Meaning, if you’re broke, don’t dump that stress on the kids but simply let them know you are working with a budget and that’s not in the budget right now.

Let them know about the budget, expenses and ways you make money.

Reassure them everything is covered and discuss money choices and how it impacts your life.

Also, books and podcasts. My parents had loads of books and I do too.

I enjoy owning books we will read again or I feel my kids will learn from.

Check out the 23 books that will change your life for ideas on what to get.

In the car, or even at home, we often play podcasts that are relevant to life and money which always prompt discussions.

It can be hard to know where to start. We have a home library and here are a selection of books I have in my home.

They aren’t aimed at kids, they are more for adults because if you have a handle on your money, you can teach your kids.

  1. The Barefoot Investor or Money With Jess – Both are Aussie based budget books with different tips and systems. I prefer Money With Jess.

    They are basic books and designed for beginners. There are better ways to manage your money but these have worked for millions of people.
  2. The Richest Man in Babylon – a biblical style story so not for everyone but it teaches basic principles to follow for wealth. Get it free on Kindle.
  3. Unleash Your Inner Money Babe – 21 days to manifesting $1,000. It is more woo woo than others but I love it and every time I do it I make significantly more than the $1,000.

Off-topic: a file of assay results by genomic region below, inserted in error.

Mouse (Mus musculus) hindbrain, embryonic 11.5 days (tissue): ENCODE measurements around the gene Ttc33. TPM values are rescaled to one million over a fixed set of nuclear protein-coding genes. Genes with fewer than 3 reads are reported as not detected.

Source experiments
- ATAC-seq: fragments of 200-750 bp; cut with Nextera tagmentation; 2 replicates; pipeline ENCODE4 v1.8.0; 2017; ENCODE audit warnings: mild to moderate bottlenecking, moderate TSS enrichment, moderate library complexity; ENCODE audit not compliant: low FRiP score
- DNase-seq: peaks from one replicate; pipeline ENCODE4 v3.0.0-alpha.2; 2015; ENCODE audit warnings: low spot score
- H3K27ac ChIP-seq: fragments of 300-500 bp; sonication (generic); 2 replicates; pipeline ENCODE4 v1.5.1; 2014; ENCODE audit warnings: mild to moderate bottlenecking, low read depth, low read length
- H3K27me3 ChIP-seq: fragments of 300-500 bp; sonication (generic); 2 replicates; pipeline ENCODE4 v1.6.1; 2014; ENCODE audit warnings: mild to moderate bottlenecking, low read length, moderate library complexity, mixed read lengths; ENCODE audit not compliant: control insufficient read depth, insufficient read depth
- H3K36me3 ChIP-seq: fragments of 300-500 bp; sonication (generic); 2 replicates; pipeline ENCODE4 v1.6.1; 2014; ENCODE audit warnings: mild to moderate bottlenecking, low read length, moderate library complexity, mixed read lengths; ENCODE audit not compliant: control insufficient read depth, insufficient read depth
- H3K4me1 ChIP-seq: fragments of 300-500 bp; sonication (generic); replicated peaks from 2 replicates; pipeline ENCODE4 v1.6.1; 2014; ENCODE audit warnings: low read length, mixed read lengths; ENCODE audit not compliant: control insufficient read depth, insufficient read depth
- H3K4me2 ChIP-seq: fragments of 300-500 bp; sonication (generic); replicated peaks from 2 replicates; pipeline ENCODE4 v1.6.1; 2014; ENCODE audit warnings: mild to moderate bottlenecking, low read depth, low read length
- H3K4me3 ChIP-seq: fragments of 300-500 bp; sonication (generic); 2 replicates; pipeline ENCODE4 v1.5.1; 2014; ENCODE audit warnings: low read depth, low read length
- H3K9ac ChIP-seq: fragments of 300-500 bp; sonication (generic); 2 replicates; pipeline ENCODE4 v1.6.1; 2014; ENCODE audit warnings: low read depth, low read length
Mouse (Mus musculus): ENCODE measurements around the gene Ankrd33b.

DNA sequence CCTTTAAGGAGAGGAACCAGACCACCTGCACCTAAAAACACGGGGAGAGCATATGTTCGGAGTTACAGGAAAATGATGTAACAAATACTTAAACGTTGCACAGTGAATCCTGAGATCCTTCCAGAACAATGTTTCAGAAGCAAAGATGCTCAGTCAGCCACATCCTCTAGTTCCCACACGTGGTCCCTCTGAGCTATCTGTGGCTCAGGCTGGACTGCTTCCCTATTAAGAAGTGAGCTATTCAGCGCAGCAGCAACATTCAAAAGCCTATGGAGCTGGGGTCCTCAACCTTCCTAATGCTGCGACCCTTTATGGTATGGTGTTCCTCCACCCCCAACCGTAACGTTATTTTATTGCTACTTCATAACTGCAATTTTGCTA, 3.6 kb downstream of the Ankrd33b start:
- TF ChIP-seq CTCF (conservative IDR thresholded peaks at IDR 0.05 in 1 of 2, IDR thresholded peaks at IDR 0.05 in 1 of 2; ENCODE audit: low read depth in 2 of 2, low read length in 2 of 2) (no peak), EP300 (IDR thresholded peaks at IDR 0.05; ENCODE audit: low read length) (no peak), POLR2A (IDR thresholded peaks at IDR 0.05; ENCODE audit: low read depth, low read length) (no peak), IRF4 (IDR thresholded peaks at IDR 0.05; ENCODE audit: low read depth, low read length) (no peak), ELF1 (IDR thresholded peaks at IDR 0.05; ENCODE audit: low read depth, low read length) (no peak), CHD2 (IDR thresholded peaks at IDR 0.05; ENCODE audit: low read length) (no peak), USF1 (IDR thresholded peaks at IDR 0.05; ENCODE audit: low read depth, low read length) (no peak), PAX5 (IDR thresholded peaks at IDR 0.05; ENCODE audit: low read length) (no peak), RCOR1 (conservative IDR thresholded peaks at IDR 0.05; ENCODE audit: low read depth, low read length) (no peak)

4. You are a Badass at Making Money – Jen has a few books and this one is more about money, confidence, mindset etc.
  5. The Ultimate Guide to Make and Save Money From Home – an eBook outlining ALL my best tips to make and save money including frugal recipes, how to budget, how to get out of debt etc.
  6. We Should All Be Millionaires – amazing for women especially with statistics, stories and motiation.
  7. Lucky Bitch and Chill and Propser, or any by Denise Duffield-Thomas. She’s Australian and a lot of her books are about mindset plus filled with loads of tips for making more.
  8. The Automatic Millionaire – David Bach outlines how to automate your finances and why. Doing it, you can be a millionaire.
  9. Atomic Habits – A revolutionary guide to using tiny changes in behaviour to transform your life. Creating a system, stacking habits and following the advice in this book will ensure you achieve your goals and change your life.

2. High Emotional Intelligence

Emotional intelligence has been a focus of mine since becoming a mum.

The desire to raise strong, confident, passionate, understanding and intelligent adults is how I approach parenting.